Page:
Victor Keegan

From Wikipedia, the free encyclopedia
Jump to: navigation, search

Victor Keegan (born 1940) is a British journalist and author focusing on economics and technology issues. Born in London in 1940, he has spent most of his working life at The Guardian as reporter, financial correspondent, deputy financial editor, economics editor, business editor, duty editor, Chief Leader Writer, Assistant Editor and Online Editor.

For 11 years he was a member of the Scott Trust, owner of the Guardian, the Observer and other media interests. Until recently he wrote a weekly column on the internet and personal technology (see link below) and contributes to Guardian Unlimited's web site and "Comment is Free" blog. He was also curator of the "SLart Gallery" in Second Life from 2008 – 2012

With his colleague, Neil McIntosh, he introduced the Guardian's first blogs (Technology and Games). In 2001 he started the first-ever text message poetry competition for the Guardian and in August 2003, kickAAS[1] one of the first dedicated political blogs aimed at helping developing countries by abolishing agriculture subsidies. From 2008 to 2012 he was chair of a not-for-profit start up World Film Collective, "'WFC.[2] that encourages youngsters in very poor countries to make and edit films with their mobiles. In 2010 he published two iPhone apps: City Poems which links classic poems to the streets of London that inspired them using satellite links. Geo Poems contains all of the poems in his three books linked by geo-tagging to the people and places around the world that inspired them. A third app released in 2011 uses the phone's geo-location feature to take a tour of Shakespeare's London. He also writes poetry, paints using virtual techniques, and takes photographs. His three books of poetry (Crossing the Why, Big Bang and Remember to Forget) are available on Kindle.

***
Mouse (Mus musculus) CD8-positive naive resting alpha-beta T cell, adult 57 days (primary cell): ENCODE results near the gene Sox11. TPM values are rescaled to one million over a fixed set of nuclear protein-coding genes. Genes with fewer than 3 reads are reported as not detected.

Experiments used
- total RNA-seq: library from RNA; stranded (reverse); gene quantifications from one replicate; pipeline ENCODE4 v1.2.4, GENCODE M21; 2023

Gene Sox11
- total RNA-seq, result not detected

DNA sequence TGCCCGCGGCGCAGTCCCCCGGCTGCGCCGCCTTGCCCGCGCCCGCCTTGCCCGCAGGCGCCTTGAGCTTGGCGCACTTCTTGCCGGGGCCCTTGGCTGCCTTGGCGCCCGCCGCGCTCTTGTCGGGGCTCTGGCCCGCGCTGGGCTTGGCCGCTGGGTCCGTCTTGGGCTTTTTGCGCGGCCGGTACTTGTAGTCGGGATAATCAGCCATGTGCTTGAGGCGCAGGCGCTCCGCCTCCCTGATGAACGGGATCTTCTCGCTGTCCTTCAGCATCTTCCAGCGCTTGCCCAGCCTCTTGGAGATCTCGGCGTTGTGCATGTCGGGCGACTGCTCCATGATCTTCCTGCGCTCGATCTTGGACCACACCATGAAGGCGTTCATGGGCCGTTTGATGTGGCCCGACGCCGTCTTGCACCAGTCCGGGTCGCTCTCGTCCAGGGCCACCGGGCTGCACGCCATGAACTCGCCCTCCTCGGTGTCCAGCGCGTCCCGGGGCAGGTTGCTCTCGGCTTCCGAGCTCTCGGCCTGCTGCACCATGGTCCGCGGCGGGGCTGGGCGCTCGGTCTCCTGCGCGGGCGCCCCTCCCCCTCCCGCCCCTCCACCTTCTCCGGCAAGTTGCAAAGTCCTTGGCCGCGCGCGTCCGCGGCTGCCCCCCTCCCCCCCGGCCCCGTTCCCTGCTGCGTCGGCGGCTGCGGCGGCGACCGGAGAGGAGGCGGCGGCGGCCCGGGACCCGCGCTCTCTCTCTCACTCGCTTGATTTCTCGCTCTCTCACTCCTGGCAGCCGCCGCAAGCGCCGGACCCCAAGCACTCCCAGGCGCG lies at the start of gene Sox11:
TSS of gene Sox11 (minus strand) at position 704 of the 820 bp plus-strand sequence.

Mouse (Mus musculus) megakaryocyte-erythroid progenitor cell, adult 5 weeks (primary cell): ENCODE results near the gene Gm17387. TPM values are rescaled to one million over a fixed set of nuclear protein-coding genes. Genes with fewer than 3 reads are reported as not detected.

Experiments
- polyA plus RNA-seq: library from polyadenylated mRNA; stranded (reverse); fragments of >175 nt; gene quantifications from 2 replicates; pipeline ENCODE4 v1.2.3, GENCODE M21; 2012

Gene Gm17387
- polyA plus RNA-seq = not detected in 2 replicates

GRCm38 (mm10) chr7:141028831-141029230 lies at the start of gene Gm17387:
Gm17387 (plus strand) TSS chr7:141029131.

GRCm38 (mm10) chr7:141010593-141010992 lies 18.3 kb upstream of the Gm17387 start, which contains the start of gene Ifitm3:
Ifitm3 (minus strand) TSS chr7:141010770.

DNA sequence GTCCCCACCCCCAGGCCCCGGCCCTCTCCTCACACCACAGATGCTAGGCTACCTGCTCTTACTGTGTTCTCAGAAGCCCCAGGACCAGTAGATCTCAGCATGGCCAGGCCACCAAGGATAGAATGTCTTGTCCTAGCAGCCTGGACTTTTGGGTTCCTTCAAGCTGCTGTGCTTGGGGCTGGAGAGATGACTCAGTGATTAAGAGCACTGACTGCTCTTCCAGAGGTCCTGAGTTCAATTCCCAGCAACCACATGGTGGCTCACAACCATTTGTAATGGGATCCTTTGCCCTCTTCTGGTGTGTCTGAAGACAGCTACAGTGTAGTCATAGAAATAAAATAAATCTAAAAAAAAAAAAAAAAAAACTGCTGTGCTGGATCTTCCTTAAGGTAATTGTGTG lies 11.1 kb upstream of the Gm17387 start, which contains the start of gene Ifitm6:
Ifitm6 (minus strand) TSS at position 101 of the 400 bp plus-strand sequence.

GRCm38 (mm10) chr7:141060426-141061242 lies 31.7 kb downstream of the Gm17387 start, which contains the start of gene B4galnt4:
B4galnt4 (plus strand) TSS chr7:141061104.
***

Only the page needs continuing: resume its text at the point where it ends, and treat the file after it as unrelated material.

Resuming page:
He is married to Rosie Keegan and has two sons, Daniel and Christopher.[3][citation needed]

Bibliography[edit]

  • The New Europe (Fourth Estate, 1993) co-edited with Martin Kettle.
  • The Guardian Year, 1999 (Fourth Estate, 1999) ISBN 1-84115-231-5 (editor)
  • Crossing the Why (Shakespearesmonkey, 2001) ISBN 0-9540762-0-6
  • Best Text Poems: The cream of the Guardian's text message poetry competitions (Adlibbed, 2006) ISBN 1-897312-02-4 (editor)
  • Big Bang, (Lulu.com) 2007 ISBN 0-9540762-1-4 Poems about the start of life and onwards
  • Remember to Forget (Lulu.com)
  • "Remember to Forget" Poems about early life and real life published at Lulu.com (2010) ISBN 978-0-9540762-2-1

References[edit]

External links[edit]